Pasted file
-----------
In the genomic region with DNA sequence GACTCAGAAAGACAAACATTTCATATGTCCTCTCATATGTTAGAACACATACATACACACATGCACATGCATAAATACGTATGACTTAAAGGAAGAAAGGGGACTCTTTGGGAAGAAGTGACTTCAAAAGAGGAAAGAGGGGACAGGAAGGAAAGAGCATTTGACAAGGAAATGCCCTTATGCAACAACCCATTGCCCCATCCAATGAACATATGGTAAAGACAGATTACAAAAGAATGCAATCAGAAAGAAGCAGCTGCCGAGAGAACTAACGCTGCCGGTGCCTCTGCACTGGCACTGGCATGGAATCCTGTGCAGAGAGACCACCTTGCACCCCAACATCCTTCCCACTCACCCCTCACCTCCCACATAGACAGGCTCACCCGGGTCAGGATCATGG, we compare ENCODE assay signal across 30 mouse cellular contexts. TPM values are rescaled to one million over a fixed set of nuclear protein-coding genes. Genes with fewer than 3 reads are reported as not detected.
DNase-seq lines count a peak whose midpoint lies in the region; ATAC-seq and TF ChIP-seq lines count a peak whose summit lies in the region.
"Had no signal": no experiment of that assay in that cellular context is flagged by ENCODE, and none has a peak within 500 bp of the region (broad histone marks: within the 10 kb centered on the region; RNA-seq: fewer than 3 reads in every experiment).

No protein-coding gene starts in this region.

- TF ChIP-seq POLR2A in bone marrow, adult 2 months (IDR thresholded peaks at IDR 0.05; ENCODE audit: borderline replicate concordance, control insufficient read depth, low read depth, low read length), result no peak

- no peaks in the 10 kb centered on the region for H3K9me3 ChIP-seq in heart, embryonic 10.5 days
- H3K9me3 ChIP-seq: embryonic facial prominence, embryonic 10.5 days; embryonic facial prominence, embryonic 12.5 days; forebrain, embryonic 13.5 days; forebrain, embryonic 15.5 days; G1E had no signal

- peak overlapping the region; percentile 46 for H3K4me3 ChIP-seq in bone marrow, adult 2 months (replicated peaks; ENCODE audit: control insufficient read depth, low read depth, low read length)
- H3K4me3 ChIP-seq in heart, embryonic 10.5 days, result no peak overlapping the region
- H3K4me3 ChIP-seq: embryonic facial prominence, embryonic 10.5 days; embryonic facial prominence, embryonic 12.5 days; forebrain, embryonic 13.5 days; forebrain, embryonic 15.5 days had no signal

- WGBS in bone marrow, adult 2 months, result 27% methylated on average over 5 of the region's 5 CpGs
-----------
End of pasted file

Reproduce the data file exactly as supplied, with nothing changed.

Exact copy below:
In the genomic region with DNA sequence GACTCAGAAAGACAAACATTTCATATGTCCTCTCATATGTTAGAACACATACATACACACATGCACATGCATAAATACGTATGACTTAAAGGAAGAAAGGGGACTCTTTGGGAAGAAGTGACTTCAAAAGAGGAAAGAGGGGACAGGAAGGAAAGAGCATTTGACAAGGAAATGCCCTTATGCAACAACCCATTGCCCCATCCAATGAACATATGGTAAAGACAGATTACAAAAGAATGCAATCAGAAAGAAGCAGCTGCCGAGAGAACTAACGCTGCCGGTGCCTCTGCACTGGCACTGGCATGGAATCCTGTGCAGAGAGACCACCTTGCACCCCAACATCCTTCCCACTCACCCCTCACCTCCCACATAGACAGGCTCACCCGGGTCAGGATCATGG, we compare ENCODE assay signal across 30 mouse cellular contexts. TPM values are rescaled to one million over a fixed set of nuclear protein-coding genes. Genes with fewer than 3 reads are reported as not detected.
DNase-seq lines count a peak whose midpoint lies in the region; ATAC-seq and TF ChIP-seq lines count a peak whose summit lies in the region.
"Had no signal": no experiment of that assay in that cellular context is flagged by ENCODE, and none has a peak within 500 bp of the region (broad histone marks: within the 10 kb centered on the region; RNA-seq: fewer than 3 reads in every experiment).

No protein-coding gene starts in this region.

- TF ChIP-seq POLR2A in bone marrow, adult 2 months (IDR thresholded peaks at IDR 0.05; ENCODE audit: borderline replicate concordance, control insufficient read depth, low read depth, low read length), result no peak

- no peaks in the 10 kb centered on the region for H3K9me3 ChIP-seq in heart, embryonic 10.5 days
- H3K9me3 ChIP-seq: embryonic facial prominence, embryonic 10.5 days; embryonic facial prominence, embryonic 12.5 days; forebrain, embryonic 13.5 days; forebrain, embryonic 15.5 days; G1E had no signal

- peak overlapping the region; percentile 46 for H3K4me3 ChIP-seq in bone marrow, adult 2 months (replicated peaks; ENCODE audit: control insufficient read depth, low read depth, low read length)
- H3K4me3 ChIP-seq in heart, embryonic 10.5 days, result no peak overlapping the region
- H3K4me3 ChIP-seq: embryonic facial prominence, embryonic 10.5 days; embryonic facial prominence, embryonic 12.5 days; forebrain, embryonic 13.5 days; forebrain, embryonic 15.5 days had no signal

- WGBS in bone marrow, adult 2 months, result 27% methylated on average over 5 of the region's 5 CpGs